Today I want to introduce part one of a new series of posts I will be reviewing and discussing over the next few weeks regarding the "theory of love."
What this refers to is a collection of semi-related psychological, sociological, communication, and social psychological studies about interpersonal relationships that seek to provide a better and more scientific understanding of what love is, how it is manifested, and how it influences individuals. Although I have a problem with how many of them define their concepts (e.g., love) (and you'll just have to wait for my thesis to find out why!), they are still relevant to understanding human courtship/dating behavior, and also the way some emphasize certain characteristics, while understating others.
Moreover, this series differs greatly from certain indicators and tools such as the Five Love Languages I wrote about earlier. For one, these a more scientific. They have been tested over and over through multiple academic/social scientific studies, and even across cultures. But more importantly for you, these are not necessarily specific categories for people to fit into. Although they describe certain behavior, they do not always necessarily apply to any one person at any one moment in time. So as the Love Languages communicate love in certain, explicable channels, these studies try to understand, define, and categorize love.
The first theory of the series I am highlighting is one of the first of these theoretical typologies of love proposed in the 1970's, and is something some of you might have a bit of familiarity with. These are the 6 Love Styles typology purported by John Alan Lee (1973, 1977), and later (greatly) expanded on by Susan and Clyde Hendrick in 1986 who created the "Love Attitudes Scale" used in many psychological and social psychological studies (Google Scholar has them cited over 1000 times!).
These Love Styles are 6 models/classifications of how people love, which are analogous to the color wheel and are similar to the Greek types of love (in fact, he titled the first book in 1973 outlining these ideas as "The Colors of Love"). There are 3 "primary," main Love Styles, and 3 "secondary" Love Styles that arise out of a combination of two of the primary types. So what are these? Take a gander:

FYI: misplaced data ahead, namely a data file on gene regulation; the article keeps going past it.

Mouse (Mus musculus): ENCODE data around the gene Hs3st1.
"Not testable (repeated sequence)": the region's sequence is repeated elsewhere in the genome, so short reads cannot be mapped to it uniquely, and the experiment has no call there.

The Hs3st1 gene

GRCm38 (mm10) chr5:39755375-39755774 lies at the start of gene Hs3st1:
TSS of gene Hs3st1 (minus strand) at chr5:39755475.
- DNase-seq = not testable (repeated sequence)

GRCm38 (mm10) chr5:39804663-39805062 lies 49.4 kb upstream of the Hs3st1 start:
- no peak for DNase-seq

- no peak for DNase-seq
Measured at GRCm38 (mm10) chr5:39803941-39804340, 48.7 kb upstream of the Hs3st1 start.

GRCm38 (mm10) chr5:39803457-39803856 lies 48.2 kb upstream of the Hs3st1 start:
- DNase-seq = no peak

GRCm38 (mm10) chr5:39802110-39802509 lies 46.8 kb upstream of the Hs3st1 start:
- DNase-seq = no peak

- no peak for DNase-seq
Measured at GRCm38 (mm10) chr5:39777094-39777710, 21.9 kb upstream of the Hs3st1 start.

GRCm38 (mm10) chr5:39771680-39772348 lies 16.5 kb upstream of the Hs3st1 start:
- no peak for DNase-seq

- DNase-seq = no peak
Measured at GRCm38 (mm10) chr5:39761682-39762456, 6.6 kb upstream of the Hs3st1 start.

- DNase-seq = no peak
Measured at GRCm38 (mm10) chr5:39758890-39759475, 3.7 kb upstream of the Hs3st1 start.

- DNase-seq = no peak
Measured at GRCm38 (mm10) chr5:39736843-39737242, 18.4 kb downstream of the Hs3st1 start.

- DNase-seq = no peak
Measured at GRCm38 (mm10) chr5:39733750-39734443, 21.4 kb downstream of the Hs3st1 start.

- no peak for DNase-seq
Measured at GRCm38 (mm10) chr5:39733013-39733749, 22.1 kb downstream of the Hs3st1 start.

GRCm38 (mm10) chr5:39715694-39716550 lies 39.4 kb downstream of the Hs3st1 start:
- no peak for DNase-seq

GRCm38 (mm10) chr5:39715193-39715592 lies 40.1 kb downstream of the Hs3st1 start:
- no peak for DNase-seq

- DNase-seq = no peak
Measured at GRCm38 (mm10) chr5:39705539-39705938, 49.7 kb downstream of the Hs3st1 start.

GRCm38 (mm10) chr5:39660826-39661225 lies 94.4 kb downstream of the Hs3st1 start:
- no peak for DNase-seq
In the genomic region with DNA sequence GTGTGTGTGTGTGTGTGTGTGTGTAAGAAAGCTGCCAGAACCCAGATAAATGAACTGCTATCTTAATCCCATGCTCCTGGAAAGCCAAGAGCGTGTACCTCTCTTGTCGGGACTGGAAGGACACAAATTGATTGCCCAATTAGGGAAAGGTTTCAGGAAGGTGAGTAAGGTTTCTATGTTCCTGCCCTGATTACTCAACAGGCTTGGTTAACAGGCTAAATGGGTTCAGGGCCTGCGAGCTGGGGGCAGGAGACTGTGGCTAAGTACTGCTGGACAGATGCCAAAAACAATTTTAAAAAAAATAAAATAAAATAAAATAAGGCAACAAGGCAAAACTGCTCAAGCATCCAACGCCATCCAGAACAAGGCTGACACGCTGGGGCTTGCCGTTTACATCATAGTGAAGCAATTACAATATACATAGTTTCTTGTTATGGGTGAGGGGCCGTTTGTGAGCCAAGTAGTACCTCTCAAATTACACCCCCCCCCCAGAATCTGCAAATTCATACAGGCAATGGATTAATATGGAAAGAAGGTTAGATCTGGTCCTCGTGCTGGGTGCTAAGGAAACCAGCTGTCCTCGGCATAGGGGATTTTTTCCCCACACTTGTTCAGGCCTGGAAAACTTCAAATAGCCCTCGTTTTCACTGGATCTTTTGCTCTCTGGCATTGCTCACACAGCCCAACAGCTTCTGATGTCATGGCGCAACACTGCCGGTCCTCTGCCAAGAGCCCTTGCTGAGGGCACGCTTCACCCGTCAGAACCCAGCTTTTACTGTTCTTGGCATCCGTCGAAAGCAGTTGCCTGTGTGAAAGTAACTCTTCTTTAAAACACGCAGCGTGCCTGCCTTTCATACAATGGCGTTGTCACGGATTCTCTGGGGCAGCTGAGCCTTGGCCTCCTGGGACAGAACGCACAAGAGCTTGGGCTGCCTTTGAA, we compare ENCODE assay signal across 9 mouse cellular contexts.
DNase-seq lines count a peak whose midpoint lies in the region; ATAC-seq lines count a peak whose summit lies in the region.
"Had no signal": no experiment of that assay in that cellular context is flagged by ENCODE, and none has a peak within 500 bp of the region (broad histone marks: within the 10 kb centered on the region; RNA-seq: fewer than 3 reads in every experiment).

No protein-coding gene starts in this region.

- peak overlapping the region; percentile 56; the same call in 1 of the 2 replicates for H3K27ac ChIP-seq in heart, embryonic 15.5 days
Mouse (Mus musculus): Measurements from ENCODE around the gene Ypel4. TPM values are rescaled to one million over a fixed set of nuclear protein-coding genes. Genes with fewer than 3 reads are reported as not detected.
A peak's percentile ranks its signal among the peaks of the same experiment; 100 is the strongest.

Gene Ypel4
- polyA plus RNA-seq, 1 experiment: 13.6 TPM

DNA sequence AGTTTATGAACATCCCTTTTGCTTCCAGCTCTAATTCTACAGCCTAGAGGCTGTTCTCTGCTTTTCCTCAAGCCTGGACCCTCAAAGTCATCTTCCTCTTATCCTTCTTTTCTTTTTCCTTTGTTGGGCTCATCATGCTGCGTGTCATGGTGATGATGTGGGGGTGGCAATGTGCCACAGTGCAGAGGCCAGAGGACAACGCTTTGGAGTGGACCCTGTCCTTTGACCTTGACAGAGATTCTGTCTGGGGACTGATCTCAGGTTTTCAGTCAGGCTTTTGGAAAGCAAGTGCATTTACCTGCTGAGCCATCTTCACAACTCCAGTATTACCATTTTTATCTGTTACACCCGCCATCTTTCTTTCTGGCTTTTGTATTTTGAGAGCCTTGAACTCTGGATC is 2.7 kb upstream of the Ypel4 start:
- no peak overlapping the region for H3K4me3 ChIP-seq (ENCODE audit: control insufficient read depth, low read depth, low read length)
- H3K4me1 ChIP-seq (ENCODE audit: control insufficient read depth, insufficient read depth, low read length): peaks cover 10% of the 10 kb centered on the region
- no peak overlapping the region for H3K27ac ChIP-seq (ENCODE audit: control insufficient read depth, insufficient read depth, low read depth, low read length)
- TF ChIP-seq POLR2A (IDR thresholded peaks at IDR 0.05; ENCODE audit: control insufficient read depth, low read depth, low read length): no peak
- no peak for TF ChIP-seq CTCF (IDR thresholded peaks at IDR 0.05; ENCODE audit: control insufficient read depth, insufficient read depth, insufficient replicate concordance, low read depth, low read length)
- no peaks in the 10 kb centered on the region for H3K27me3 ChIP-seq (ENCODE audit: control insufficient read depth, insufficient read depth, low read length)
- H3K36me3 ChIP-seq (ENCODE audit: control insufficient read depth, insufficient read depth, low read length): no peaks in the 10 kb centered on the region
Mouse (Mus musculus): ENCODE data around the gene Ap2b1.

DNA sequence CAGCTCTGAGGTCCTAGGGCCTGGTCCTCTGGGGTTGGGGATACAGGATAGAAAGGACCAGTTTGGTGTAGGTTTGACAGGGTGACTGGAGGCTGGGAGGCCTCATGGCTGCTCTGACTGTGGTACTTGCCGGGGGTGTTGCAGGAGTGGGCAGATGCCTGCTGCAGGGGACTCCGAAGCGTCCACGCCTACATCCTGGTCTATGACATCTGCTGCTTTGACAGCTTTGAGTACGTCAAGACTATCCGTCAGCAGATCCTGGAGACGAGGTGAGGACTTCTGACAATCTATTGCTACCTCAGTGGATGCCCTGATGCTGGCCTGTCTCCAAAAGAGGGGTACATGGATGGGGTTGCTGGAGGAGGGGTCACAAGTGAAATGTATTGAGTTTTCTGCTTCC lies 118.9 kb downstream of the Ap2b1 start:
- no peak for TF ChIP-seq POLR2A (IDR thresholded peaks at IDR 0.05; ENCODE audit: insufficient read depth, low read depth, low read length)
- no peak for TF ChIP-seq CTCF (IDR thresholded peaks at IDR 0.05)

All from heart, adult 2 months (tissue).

So... Look familiar? Here's a little bit about each one:
1. Eros: The Romantic. This style (named after the Greek god of love, and the son of Aphrodite), is characterized by relentless romance and passion, and often falls in "love at first sight." For someone who exhibits Eros (hence, Erotic), there is a primary emphasis on physical attraction and sexual desire, at times, even at the expense of other aspects of compatibility. Additionally, these individuals seek out their "ideal type." This is someone that, to them, is the perfect example/image of what beauty and attraction is. Moreover, these individuals tend to be very committed, as they value intense emotion and desire exclusivity, especially if they are with someone that reflects their ideal type/someone they are very attracted to. Erotic lovers also tend to have higher than average self-esteem since Eros, "gives fully, intensely, and takes risks in love, it requires substantial ego strength" (Hendrick and Hendrick, 1986: 399).
Some popular examples of Eros would be Romeo (Romeo and Juliet), 'Antar ('Antar wa 'Abla), Majnun (Layla and Majnun), Jack Dawson (Titanic), and Anakin Skywalker (Star Wars). This is also the most common depiction of love in the media.
2. Ludus: The Player. Originally termed by the Roman poet Ovid, love for a Ludus resembles a game, a sport, or a conquest. They are playful, flirtatious, fun, independent, nonconformist, and permissive (to the point of promiscuity). They go from person to person, often juggling multiple partners and romantic or sexual interests at once, and recover quickly from break-ups or rejections as they value quantity over quality. They do not follow the traditional rules of romance, love, and dating, and often break them. According to Lee (1977: 174), "The degree of involvement is carefully controlled, jealousy is eschewed, and relationships are often multiple and relatively short-lived." Moreover, they are incredibly non-committal (so much that they actively resist it), and they often do not place a high value on intimacy, nor do they expect it. This is very different than the quote, unquote "game" that people talk about with relationships. This is very different than someone exhibiting Ludic love, and in fact, someone who does either rigidly adheres to "game playing," or often breaks the rules of "the game" to maximize their own outcomes. These individuals also have higher than average self-esteem, and in fact, "[individuals] with very positive self-esteem were more Ludic than were either of the other two self-esteem groups...apparently, it takes good ego strength to play seriously at love as a game" (Hendrick and Hendrick, 1986: 399). Lastly, they are the most likely of the 6 Love Styles to commit infidelity.